Centenary Rooney Is an England Great
In 2004 an 18-year-old Wayne Rooney took the Euros by storm, with his footballing brain and raw athletic power. “I don’t remember anyone making such an impact on a tournament since Pele in the 1958 World Cup,” said ex-England manager Sven-Goran Eriksson.
Such high acclaim, for such young shoulders, but Rooney was worthy of the hype, scoring four goals and being named in UEFA’s Team of the Tournament. No Englishmen had taken international football like a duck to water since Michael Owen in France ‘98.
Ten years on and Euro 2004 seems to be the highlight of Rooney’s international career. He’s a different type of player to the Rooney we saw in Euro 2004, one that had energy and raw pace. Now he has lost some of that pace, he has become a classic number “Ten”. Great players adapt and Rooney fulfilled that particular theory.
With his club (Manchester United) he achieved everything as part of a collective group of superstars. With England he has become something of a let down. Always built up to be the star amongst the best, he failed to live up to that tag.
Cristiano Ronaldo was seen as an inferior player initially at Manchester United, but he worked tirelessly off the pitch, in order to become one of the true greats of the game. Currently Cristiano has done just that, and is regarded as one of the best, alongside Lionel Messi. The latter is perhaps where Rooney gets the most flack. He could have been as good as Lionel and Cristiano, but didn’t alter his diet or work tirelessly in the gym as his counter parts did.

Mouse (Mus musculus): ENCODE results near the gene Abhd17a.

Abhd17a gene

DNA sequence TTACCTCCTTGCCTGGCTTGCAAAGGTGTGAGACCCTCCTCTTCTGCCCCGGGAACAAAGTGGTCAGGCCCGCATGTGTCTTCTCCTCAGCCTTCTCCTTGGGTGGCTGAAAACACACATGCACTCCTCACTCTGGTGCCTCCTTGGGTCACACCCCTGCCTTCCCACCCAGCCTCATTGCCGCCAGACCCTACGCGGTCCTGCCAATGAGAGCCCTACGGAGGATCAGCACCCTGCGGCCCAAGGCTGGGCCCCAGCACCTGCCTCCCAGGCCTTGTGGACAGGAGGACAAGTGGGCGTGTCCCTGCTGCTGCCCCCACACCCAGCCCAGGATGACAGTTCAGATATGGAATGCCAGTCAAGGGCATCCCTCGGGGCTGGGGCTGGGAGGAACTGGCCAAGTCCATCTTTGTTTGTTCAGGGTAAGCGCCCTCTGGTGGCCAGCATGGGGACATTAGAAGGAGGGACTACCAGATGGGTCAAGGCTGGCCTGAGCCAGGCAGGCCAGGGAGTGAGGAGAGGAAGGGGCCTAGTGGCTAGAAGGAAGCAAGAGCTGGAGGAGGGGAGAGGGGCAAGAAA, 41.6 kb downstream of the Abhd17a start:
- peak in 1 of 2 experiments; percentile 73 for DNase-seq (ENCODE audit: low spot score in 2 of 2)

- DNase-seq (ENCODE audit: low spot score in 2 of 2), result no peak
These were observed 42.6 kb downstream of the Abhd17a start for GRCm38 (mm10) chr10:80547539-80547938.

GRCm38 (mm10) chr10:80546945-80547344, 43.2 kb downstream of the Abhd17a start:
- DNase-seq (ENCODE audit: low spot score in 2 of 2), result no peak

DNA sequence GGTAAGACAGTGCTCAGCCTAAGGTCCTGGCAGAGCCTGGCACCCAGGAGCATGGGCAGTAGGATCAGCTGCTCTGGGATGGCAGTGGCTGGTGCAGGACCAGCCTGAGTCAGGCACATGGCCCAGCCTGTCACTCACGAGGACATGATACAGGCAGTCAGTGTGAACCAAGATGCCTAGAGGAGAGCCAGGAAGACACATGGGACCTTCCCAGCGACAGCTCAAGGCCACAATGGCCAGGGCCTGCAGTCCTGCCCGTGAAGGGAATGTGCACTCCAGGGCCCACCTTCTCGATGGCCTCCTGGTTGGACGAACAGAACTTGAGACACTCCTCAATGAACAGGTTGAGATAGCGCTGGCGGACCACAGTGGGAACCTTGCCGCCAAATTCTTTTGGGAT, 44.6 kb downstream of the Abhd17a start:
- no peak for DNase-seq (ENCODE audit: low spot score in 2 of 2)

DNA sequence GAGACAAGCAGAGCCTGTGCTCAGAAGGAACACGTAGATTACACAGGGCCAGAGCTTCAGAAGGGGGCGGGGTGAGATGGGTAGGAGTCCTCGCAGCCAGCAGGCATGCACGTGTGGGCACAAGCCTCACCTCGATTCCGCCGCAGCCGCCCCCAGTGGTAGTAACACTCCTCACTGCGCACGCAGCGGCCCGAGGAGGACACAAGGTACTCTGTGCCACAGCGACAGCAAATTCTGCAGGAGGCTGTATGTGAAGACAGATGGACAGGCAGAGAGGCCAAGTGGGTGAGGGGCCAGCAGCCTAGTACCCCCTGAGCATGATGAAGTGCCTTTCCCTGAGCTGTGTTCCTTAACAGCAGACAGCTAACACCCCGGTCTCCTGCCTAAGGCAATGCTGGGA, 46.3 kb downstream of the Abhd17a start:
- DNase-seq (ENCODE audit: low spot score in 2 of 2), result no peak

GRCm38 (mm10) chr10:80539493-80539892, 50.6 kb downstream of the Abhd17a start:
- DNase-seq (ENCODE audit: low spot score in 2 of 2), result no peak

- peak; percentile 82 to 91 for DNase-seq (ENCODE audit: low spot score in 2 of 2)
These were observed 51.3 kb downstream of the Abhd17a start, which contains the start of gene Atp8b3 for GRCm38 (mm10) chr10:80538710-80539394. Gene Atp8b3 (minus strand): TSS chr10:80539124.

His private life has been put under the microscope as well, with his affair with a prostitute causing much bad and unnecessary press. This along with many dealings of unprofessionalism, has called his reputation as a professional under much stigma.
However, you cannot argue with the amount of success he’s had for Manchester United, as well as his continuity for his country. On Sunday he will receive his ‘golden cap’ from Sir Bobby Charlton, marking his hundredth appearance for England, at only 29 years of age. A remarkable achievement for someone so young.
In my own opinion he has shown frightening continuity for club and country. Yes, he didn’t quite fulfill his prophecy of becoming one of the best ever, but he should be regarded as one of England’s greatest players. We should embrace and applaud a player that has become the focal point of England’s attack for the last ten years.